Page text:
Last week, the Intergovernmental Panel on Climate Change (IPCC) released its sixth assessment report on the state of climate science. The latest report from the UN-sponsored body spoke of humanity’s “unequivocal” contribution to climate change. Media headlines followed with phrases like “code red”, “catastrophe”, “frightening”, “hell”, paired with images of burning forests. Humans may be screwed, but here’s why I’m still optimistic about Earth’s future.
Hint: you are not guilty for existing. the earth is bigger than just humans. bad actors made bad choices before you were born and you can’t control that. You can only control your present choices!
Dig deeper → 3 min
Reason #1: The Earth is 4.5 billion years old.
Weird way to start this. Why does that matter? We are destroying native plants and wildlife that took millions of years to manifest in a matter of decades. Ok, let’s take a step back. That breaks my heart, but the earth has survived…
- at least five major ice ages
- five mass extinctions
Of all species that have existed on Earth, 99.9 percent are now extinct.
My point? If we are in a climate emergency, we’re par for the course. We had a good 11,000 year run.
Still convinced your shopping habits are saving the world? Check out this hilarious video on ‘saving the planet’ from George Carlin:
Reason #2: The Ozone layer recovered
There are countless headlines from the 1970s saying we’re all going to die because the Ozone layer is depleting. Maybe the predictions were accurate under the circumstances, but we won that fight.
The Ozone layer is no longer a headline you see often, because CFC damage was reversed.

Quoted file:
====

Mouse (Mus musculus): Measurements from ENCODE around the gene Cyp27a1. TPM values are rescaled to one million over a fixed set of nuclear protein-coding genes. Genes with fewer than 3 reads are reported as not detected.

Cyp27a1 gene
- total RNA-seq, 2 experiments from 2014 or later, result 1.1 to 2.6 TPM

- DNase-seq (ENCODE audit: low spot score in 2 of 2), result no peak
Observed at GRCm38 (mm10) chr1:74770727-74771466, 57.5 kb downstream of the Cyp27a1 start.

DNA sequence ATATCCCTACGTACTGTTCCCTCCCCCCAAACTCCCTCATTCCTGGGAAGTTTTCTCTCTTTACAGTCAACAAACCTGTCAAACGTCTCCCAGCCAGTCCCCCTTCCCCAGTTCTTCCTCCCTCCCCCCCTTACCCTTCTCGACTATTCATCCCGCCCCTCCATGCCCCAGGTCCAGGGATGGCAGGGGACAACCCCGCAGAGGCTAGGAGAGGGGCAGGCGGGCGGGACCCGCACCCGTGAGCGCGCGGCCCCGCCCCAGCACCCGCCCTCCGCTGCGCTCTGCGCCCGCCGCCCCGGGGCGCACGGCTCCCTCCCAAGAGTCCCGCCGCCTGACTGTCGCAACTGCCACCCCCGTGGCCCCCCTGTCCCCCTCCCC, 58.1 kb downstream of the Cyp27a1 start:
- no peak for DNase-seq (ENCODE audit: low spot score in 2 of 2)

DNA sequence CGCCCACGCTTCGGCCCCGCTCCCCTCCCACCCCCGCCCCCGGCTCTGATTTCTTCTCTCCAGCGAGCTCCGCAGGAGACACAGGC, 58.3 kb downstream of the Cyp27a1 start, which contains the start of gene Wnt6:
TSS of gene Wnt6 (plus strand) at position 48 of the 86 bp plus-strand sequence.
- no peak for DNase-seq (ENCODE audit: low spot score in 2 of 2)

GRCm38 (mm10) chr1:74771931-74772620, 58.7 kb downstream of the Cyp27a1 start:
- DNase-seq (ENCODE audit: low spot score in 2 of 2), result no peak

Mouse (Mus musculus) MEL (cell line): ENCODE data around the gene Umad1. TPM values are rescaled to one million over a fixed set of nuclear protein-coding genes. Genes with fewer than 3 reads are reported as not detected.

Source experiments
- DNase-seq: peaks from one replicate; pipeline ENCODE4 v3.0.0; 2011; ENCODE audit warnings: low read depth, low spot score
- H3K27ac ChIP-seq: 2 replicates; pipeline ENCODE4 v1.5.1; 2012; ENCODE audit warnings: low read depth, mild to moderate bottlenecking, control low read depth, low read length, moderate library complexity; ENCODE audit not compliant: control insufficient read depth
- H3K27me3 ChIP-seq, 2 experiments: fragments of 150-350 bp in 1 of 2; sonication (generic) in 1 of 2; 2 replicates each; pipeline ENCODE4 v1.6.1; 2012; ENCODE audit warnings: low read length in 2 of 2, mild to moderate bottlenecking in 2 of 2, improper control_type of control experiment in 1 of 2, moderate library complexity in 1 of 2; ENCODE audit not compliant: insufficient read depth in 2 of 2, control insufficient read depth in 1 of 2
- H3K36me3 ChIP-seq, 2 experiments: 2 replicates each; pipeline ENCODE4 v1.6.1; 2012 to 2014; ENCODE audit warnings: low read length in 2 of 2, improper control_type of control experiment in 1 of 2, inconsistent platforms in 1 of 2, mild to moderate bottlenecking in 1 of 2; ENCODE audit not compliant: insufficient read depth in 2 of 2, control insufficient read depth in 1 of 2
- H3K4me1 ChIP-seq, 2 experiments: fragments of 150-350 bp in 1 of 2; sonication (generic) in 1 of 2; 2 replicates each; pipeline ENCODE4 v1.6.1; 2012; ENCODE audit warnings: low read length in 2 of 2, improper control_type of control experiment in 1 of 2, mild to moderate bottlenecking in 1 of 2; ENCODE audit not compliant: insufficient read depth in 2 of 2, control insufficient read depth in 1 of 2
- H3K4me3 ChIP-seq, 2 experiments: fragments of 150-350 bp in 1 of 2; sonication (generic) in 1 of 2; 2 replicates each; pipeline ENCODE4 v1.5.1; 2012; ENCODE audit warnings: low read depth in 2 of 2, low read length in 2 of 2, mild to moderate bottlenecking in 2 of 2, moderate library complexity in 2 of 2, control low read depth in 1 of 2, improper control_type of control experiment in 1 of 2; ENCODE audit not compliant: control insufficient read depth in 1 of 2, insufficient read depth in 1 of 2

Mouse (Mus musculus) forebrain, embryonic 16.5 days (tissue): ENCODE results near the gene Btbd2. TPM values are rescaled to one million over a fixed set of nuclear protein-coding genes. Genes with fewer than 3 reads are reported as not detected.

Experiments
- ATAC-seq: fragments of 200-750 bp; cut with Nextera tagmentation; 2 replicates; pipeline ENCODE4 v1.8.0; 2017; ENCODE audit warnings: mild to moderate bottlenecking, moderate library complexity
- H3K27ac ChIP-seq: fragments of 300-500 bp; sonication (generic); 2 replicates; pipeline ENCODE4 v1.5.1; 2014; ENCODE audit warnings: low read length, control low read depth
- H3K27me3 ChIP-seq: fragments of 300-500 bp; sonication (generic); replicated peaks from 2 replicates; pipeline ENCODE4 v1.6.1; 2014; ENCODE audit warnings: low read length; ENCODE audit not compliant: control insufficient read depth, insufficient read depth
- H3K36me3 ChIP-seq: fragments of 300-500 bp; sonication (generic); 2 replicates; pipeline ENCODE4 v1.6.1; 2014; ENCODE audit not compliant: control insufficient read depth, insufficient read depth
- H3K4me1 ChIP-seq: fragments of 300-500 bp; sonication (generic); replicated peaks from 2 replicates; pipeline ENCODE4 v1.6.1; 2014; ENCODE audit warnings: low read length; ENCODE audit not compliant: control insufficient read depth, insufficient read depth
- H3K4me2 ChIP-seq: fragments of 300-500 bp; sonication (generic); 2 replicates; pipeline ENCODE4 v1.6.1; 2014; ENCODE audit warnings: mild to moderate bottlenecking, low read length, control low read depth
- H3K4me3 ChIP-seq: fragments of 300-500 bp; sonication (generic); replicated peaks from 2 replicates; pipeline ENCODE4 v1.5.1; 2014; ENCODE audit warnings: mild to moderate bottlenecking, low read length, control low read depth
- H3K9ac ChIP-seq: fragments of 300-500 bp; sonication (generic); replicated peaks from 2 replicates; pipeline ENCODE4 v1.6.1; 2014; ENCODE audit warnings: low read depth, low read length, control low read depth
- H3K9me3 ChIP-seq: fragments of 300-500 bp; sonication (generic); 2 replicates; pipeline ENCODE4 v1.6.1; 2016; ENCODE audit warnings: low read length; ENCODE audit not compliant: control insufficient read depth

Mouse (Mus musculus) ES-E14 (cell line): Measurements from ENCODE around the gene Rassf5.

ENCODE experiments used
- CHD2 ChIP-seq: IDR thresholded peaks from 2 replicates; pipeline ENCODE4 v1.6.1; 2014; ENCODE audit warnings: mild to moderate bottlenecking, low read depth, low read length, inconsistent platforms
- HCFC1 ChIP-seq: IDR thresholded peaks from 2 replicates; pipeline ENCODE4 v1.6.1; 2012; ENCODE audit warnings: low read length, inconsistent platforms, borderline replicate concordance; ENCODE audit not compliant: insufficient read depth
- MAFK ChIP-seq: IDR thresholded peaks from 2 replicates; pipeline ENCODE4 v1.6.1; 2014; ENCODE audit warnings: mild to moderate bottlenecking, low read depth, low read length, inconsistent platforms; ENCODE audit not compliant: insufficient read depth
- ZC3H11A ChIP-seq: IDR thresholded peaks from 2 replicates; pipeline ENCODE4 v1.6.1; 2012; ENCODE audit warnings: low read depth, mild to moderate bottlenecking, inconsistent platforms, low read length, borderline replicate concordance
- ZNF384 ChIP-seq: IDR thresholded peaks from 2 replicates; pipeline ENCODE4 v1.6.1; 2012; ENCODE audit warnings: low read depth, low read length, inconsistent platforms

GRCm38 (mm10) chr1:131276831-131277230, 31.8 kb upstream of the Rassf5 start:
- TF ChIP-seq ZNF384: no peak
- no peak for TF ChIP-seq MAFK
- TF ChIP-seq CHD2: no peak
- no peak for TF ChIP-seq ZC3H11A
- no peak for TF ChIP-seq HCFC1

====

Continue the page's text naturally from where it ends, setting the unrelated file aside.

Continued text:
Reason #3: Electric vehicles are getting better
Electric vehicles are far from perfect, but they are getting better.
Public transportation only accounts for 5% of travel for US commuters, making electric vehicle use a critical component of energy efficiency in the US.
We are headed in the right direction: every major automaker is allocating billions of dollars toward R&D of better EVs.
Reason #4: Agriculture is getting better
Vertical farming is a highly efficient use of space for growing crops. It becomes especially helpful in urban cities with limited area.
Regenerative agriculture is a hot-topic that can help feed the world in the future by creating closed nutrient loops.
Reason #5: Energy is more efficient
As technology advances, wind & solar farms are becoming more efficient, with more robust ways to store energy.
Reason #6: Energy Costs are Lower
Wind & solar is cheaper than oil & gas, cost is no longer a strong factor. It is now more about feasibility.
Reason #7: Younger generations prefer natural
Interest in climate issues are at all time high, according to this 2020 Yale survey.
Young people of today are the leaders of tomorrow. Where there’s a will, there’s a way.
Reason #8: Institutional interest is at an all-time high
Despite The Guardian’s claim that humanity is “guilty as hell” regarding climate issues, a 2017 report concluded that 100 corporations account for 70% of all carbon emissions.
To me, that sounds like 100 companies are guilty, not humanity.
Still, President Biden felt compelled to tweet that “we can’t wait to tackle the climate crisis. I can’t wait? What am I supposed to do, make better consumer choices? I’m already doing that. Should I vote? Aren’t you the president?
But corporations have demonstrated unprecedented interest in driving down carbon emissions, improving energy efficiency, and seeking sustainable alternatives to existing practices, whatever the motive.
Reason #9: Why not be optimistic about Earth’s future?
A life of blind optimism is not the best way to live. But neither is unrelenting pessimism. If we’re all going to burn alive anyway, is that the life you want to live? If you think we can turn this thing around, why not be optimistic about it. And as we discovered, there is reason to be hopeful.
Cities only cover 3% of the Earth’s land surface! So much of the Earth remains relatively untouched by the urban sprawl. The age of industrial ignorance is over. There is a renewed passion for preserving the natural. Many of these landscapes will remain untouched in my lifetime. That makes me optimistic about Earth’s future.